Gerre Hancock, a Juilliard organ faculty member from 1971 to 2004 who was considered by many to be the finest organ improviser in America, died of cardiac arrest on January 21 in Austin, Tex. He was 77. For the past eight years, he and his wife, organist Judith Hancock, had been living in Austin, where Gerre was professor of organ and sacred music at the University of Texas from 2004 until his death. He had been scheduled to play a recital in St. Louis on January 22 but had cancelled it due to health problems earlier in the week. He is survived by his wife and their two daughters.
Hancock was the organist and master of choristers at St. Thomas Church in New York City from 1971 to 2004; he led the church’s annual Messiah performance, which was perhaps the most critically and popularly acclaimed version in the city.
Gerre Edward Hancock was born in Lubbock, Tex., in 1934 (Buddy Holly was a boyhood friend of his younger brother), and he told The Journal in 2004 that he knew he wanted to be a musician from the time he was a child. He described hearing a pipe organ for the first time, when he was about 6. “I recall that the music was—who else?—J.S. Bach, but that’s about it. Just the sheer beauty of the sounds, wind-blown, coming through those wooden and metal pipes, still thrills me more than I could ever articulate.”
After receiving his bachelor’s in music from the University of Texas at Austin, Hancock received a master’s in sacred music from Union Theological Seminary and also studied in Paris. His teachers included William Doty, Robert Baker, Jean Langlais, Marie-Clare Alain, and Nadia Boulanger. After being drafted into the Army, he served in Korea, toting a field organ with him on bivouac.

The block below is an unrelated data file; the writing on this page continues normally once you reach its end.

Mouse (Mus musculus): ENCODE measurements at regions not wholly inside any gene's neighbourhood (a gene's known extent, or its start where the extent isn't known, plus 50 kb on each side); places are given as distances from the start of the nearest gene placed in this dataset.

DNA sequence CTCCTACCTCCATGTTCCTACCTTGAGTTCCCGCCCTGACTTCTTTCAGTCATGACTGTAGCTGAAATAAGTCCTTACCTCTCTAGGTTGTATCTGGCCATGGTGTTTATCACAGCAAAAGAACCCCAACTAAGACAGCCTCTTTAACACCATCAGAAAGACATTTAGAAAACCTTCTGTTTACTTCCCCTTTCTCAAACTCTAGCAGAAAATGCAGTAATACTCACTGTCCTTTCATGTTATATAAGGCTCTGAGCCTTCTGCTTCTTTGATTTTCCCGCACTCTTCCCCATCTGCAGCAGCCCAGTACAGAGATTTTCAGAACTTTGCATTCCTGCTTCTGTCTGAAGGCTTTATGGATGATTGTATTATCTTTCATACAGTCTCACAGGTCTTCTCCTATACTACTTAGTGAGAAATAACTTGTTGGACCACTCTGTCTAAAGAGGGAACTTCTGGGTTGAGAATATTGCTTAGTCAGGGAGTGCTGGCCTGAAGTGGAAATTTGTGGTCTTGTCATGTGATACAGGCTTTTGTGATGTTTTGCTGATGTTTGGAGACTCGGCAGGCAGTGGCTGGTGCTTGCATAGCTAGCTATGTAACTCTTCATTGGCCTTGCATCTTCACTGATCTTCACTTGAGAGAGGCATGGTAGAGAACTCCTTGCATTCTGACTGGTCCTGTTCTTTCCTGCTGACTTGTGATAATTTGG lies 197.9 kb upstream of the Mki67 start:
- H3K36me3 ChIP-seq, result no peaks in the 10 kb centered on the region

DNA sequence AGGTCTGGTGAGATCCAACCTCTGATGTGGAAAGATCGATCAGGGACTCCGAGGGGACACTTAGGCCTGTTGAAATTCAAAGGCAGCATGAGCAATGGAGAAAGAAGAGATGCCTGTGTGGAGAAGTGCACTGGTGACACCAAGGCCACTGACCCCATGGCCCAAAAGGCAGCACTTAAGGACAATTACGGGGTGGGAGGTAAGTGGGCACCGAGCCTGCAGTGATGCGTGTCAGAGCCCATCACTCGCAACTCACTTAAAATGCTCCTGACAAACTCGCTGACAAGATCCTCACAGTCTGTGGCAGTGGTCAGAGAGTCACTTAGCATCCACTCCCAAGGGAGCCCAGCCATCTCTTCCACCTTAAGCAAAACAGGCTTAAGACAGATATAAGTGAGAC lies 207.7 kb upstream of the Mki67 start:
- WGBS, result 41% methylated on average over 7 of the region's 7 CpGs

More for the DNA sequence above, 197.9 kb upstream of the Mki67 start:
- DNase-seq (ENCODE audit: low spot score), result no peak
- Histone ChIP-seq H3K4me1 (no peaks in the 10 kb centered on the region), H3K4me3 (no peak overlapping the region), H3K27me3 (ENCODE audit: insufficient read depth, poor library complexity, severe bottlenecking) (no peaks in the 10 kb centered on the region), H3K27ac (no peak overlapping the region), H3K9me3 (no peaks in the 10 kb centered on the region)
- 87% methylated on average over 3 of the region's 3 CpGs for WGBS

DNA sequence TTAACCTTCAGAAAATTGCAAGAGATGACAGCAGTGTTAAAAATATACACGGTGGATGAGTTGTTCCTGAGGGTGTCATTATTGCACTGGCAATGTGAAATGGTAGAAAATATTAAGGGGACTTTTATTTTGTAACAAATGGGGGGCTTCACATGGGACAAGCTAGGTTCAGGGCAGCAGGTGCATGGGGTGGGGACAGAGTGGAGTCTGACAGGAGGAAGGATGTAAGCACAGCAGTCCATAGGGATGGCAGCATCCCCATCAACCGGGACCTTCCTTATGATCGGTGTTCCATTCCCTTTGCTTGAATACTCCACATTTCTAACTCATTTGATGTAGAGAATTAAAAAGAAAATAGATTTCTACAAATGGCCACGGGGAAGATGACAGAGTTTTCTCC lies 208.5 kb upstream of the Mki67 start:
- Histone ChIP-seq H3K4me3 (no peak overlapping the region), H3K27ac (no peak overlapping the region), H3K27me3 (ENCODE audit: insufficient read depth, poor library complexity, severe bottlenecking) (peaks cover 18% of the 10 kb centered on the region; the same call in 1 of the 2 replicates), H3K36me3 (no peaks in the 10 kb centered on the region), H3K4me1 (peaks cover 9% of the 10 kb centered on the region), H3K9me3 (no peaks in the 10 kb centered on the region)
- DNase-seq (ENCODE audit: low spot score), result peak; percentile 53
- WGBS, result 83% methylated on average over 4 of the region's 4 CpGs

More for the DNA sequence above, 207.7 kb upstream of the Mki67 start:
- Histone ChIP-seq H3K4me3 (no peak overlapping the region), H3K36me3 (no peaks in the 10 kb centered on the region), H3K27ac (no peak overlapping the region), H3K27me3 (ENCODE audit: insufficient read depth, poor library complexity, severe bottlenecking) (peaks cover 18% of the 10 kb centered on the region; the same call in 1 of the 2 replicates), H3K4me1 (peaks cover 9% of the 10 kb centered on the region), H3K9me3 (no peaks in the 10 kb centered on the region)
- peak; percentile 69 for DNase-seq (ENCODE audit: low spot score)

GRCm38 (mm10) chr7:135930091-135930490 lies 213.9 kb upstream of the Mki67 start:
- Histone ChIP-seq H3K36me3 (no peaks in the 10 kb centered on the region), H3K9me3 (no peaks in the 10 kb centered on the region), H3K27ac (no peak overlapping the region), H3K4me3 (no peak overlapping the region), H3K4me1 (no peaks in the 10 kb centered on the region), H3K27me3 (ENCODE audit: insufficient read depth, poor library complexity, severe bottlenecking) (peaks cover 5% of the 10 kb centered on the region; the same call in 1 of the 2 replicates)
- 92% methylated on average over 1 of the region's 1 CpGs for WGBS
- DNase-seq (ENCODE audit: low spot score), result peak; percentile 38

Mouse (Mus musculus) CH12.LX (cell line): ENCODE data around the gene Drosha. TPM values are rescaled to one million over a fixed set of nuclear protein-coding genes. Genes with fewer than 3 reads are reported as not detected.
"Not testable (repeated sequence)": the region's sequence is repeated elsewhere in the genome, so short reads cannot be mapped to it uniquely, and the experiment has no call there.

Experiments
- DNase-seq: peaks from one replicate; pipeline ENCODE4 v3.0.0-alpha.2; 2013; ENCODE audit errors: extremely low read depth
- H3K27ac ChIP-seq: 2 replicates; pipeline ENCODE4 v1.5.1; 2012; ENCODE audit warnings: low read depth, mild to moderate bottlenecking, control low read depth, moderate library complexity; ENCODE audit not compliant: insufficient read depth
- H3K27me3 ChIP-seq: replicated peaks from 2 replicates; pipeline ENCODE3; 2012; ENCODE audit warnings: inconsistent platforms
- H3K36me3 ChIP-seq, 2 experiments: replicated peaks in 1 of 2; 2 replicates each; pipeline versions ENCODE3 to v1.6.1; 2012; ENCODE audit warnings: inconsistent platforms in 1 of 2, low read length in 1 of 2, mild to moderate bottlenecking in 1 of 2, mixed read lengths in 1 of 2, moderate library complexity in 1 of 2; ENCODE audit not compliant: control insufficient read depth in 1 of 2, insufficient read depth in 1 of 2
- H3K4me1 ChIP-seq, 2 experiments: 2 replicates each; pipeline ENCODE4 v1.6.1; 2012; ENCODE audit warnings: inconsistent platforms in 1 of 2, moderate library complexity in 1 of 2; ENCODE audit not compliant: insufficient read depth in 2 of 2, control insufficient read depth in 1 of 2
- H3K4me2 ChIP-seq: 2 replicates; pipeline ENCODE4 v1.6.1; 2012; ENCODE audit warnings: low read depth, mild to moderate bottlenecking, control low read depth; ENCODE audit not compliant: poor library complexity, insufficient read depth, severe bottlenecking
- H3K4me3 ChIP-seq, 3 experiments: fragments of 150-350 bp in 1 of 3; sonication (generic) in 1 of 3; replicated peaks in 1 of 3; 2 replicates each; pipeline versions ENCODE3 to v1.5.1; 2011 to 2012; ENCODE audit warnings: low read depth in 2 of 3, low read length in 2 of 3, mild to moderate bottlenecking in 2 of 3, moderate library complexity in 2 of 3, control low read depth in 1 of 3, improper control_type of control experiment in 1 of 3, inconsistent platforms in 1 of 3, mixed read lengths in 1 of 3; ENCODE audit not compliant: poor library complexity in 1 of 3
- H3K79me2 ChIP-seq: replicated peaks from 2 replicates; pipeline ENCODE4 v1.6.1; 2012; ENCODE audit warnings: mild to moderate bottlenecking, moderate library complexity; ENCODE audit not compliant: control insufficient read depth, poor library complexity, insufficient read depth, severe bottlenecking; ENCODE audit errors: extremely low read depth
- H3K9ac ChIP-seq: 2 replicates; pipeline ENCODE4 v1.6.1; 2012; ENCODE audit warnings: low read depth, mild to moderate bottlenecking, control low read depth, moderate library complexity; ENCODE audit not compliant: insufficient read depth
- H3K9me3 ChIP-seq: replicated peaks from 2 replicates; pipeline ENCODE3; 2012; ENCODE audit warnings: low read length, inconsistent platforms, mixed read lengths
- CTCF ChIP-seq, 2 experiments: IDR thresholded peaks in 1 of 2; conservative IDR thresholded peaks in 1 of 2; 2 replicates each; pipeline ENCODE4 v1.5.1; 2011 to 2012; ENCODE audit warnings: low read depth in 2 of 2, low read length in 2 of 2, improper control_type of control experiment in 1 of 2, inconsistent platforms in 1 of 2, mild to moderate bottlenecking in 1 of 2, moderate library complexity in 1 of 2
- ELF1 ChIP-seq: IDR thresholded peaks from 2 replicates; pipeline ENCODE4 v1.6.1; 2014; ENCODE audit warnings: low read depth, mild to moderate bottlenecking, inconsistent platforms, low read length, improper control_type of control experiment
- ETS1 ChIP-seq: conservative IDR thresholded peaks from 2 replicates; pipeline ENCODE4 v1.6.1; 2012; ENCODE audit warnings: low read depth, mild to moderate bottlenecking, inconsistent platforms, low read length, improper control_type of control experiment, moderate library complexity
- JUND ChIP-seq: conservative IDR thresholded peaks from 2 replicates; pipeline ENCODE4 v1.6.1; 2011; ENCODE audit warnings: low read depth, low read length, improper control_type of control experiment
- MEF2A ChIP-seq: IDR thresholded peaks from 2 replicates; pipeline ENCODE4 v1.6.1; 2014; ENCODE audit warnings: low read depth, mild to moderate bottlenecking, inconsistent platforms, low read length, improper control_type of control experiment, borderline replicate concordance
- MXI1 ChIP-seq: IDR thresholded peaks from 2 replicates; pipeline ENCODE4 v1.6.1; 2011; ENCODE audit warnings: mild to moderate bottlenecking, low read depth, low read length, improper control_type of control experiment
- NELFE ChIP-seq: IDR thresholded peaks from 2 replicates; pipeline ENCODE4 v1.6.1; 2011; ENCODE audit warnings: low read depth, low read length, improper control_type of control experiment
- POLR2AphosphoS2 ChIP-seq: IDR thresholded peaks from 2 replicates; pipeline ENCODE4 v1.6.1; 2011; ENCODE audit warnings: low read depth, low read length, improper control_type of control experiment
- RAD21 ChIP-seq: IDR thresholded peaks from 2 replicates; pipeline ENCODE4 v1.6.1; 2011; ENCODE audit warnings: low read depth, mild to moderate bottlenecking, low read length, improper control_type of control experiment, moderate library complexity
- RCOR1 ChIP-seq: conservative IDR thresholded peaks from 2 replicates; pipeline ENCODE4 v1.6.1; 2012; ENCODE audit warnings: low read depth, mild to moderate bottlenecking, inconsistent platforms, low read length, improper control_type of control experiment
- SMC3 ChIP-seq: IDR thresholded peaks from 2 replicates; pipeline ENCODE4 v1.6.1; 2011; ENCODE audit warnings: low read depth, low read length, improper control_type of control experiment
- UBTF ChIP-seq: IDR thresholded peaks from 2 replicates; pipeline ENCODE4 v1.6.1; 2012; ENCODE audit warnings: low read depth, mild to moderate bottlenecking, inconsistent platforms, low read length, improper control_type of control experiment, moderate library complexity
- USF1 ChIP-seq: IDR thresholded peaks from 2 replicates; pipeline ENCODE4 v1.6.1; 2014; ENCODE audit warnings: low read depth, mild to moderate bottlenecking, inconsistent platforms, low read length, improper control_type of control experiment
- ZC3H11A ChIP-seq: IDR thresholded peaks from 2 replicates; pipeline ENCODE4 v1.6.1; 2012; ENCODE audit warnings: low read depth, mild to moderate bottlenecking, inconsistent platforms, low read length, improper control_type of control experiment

Hancock was particularly well-known for his improvisational abilities (a skill that is far more common in Europe than in the U.S.). Paul Jacobs, chair of the organ faculty since 2004, described Hancock as “a titan in the world of sacred music and one of the greatest masters in the art of organ improvisation.” Hancock taught improvisation at Juilliard starting in 1971 and wrote a textbook on the topic in 1994. He was a great teacher, Jacobs said: “As inspiring as his formidable artistic abilities was his generous enthusiasm expressed toward generations of young musicians.” In addition to working with generations of Juilliard students and St. Thomas choristers, Hancock also taught at Yale, Eastman School of Music, and the Cincinnati College-Conservatory of Music.
In the aforementioned Journal article, Hancock said that the most satisfying aspect of teaching was “experiencing the growth of my students and watching and hearing them mature.” One of those students, Craig Campbell (B.M.Ed. ’82, organ), recalled that he had turned down a full scholarship at Southern Methodist University, then an organ powerhouse, to come to Juilliard to study with Hancock, fondly remembering “the confidence that Gerre began to instill in me when I had my first lesson with him.”